In stark contrast to the rough and choppy waters on the east coast, the Gulf Coast has easy, gentle waters that are perfect for the lazy beachgoer who cares more about beauty and clearness than waves.
You can often see straight through the blue water to the white, soft sands, which makes the ocean feel more inviting to many people. Beachgoers are known to bring blow-up rafts and floats to bask in the gentle waves of the Gulf waters without any worry of washing away.
The sand is much whiter than you’ll find on the east coast and it’s softer to the touch, as well, making it easier to walk out onto the sand and find a spot. You won’t be able to drive on many beaches on this coast, but you will find more dog-friendly spots, which makes up for it.
The gentle beaches and soft sands attract a lot of families with young kids, so don’t be surprised when you see the beach dotted with them. However, due to the prominence of resorts in the area, you may see less of them there than at public beaches.
If you’re into all things art, food and wine, and culture, then the Gulf Coast has much to offer. Head to the Sarasota area and check out Ringling Museum, a gorgeous and expansive museum and outdoor grounds that are worth touring.
You can also check out the Dali Museum in St. Petersburg, a small collection of the artist’s work in an immersive exhibit along the St. Pete waters.
Interested in horses? Take a short trip inland from Sarasota to Hermann’s Royal Lipizzan Ranch, where they put on beautiful equestrian shows during the winter.
Privacy and Prestige
For those who prefer a more private and prestigious vacation, the Gulf Coast has endless options to choose from. There are tons of resorts and private beach clubs along the coast that cater to families and couples who want a bit of space and privacy away from the busy public beaches.
Explore Long Boat Key and Anna Maria Island for several popular spots, where you’ll find regulars who return year after year.
Many resorts feature private beach areas, pools, fine dining, and specialty services that can make you feel like royalty.
Day Trip Activities
If you only have time for a quick day trip to the Gulf Coast, have no fear. You can hit a lot in one day and take in all that it has to offer.
We’d recommend starting at St. Pete Beach with breakfast outside at the Don Cesar hotel, a luxury hotel you can’t miss due to its large stature and bright pink coloring.
Then, head down the coast toward Sarasota and check out the Ringling Museum followed by lunch and shopping in St. Armand’s Circle. Finish on the sumptuously soft sand of Anna Maria Island as you lounge with a sandwich from one of its beach-side stands as the sunsets.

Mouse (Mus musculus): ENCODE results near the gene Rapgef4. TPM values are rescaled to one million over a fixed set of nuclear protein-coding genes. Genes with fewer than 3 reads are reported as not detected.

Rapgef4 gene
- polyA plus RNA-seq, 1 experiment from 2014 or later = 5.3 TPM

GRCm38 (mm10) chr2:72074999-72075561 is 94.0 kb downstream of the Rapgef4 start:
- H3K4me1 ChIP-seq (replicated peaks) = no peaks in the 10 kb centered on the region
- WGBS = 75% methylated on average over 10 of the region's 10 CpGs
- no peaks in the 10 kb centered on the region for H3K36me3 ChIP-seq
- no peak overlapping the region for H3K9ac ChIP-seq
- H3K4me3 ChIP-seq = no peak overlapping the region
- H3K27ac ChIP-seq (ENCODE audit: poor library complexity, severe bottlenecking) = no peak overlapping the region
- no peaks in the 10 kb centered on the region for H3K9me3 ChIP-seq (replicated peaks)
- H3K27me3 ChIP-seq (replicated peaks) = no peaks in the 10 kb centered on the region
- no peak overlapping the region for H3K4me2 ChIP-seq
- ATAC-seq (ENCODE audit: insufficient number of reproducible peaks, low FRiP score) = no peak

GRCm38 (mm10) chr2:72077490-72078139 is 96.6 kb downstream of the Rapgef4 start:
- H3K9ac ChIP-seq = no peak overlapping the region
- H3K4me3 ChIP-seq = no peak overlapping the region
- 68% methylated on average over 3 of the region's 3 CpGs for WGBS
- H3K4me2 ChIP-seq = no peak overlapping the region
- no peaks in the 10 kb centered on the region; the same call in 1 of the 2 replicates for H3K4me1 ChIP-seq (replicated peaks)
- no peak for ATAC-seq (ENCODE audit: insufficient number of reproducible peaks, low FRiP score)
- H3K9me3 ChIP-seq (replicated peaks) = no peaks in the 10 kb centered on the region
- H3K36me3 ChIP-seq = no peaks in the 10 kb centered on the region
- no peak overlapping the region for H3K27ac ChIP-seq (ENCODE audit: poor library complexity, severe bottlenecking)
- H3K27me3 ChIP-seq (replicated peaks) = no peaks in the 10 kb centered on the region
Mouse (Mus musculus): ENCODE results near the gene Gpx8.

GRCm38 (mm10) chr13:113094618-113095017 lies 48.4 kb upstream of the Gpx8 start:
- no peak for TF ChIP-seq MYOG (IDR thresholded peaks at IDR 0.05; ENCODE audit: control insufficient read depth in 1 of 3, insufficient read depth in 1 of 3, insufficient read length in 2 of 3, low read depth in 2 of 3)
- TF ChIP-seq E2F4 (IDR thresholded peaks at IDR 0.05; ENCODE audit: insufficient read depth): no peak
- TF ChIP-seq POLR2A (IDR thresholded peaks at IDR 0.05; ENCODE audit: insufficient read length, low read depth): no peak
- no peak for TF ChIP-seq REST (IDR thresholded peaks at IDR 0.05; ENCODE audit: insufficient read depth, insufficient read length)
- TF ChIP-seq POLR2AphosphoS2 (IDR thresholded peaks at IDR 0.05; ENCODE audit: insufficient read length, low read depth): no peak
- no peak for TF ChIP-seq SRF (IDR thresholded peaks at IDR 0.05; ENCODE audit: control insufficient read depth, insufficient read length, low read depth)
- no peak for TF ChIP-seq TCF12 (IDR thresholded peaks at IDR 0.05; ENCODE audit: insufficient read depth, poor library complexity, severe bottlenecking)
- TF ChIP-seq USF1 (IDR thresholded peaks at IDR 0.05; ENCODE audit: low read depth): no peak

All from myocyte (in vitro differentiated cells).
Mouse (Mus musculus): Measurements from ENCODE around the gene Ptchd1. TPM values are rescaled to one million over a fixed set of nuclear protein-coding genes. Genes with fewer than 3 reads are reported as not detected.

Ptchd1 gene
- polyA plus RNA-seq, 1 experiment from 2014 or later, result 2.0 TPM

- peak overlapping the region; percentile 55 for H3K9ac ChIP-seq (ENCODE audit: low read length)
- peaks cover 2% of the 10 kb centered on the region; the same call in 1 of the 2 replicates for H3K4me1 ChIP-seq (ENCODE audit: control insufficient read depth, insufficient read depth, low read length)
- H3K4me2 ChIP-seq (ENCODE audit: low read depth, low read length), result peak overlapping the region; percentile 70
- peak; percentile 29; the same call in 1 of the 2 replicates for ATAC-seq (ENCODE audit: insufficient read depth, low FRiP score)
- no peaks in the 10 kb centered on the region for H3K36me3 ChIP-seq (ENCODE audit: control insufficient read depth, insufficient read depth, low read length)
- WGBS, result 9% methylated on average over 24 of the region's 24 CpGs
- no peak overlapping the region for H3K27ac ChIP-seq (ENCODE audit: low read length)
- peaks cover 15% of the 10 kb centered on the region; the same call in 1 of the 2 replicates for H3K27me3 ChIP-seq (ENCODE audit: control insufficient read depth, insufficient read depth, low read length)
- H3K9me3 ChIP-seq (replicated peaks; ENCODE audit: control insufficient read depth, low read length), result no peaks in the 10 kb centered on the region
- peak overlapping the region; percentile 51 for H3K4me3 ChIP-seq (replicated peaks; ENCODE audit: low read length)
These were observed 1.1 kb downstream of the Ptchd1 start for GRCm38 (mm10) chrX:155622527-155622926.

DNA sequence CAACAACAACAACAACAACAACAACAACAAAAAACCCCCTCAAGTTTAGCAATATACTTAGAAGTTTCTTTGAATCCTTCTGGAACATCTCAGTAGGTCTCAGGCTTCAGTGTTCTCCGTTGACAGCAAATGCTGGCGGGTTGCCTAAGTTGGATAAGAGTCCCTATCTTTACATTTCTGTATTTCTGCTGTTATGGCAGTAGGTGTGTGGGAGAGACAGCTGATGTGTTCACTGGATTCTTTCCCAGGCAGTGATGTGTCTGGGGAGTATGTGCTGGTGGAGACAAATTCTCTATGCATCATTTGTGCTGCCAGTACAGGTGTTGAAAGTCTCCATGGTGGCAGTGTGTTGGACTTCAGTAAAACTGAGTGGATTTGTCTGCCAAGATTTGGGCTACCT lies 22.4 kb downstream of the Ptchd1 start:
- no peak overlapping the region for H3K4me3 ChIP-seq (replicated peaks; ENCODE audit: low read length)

Gulf Coast vs. Atlantic Coast: Pros and Cons
As you can see, both coasts of Florida have much to offer. Each side has its advantages, but they also have drawbacks.
Let’s compare the two side by side by listing their pros and cons.
- Easy waters and soft sand
- Great for families
- Privacy at beach resorts
- Cultural attractions
- Not a lot of water activities
- Not as good for young, single people
- Public beaches often overwhelmed due to private beaches
- Lively water is better for surfing
- Can drive on the beach in some places
- Tons of history to uncover
- Family-friendly attractions
- Large shark population and track record of shark bites
- Not as good for quiet family vacations
- Less private resorts to choose from
- Louder, rowdier beach environment
What’s the Verdict?
It’s hard to find a clear-cut winner when you compare Florida’s Atlantic Coast with its Gulf Coast. They are both so different and cater to two different beach experiences.
For the traveling family who wants something safe and fun for everyone with some privacy, you can’t get better than the Gulf Coast. Try staying near Anna Maria Island for a great central location.
For the younger person traveling on their own, the surfer, the partier, or the more historically-inclined, the Atlantic Coast can’t be beaten. It’s a livelier environment with impressive waves and easy beach access.
If we had to choose, we might say the Gulf Coast has more to offer overall, but what’s the “best” is truly dependent on each person’s preferences. Enjoy all Florida’s beaches have to offer!
More about our TFVG Author
A seasoned traveller, Dad, and avid sports tourist, James foundered The Family Vacation Guide to share his expert vacation experiences- especially when it comes to being a travelling family man.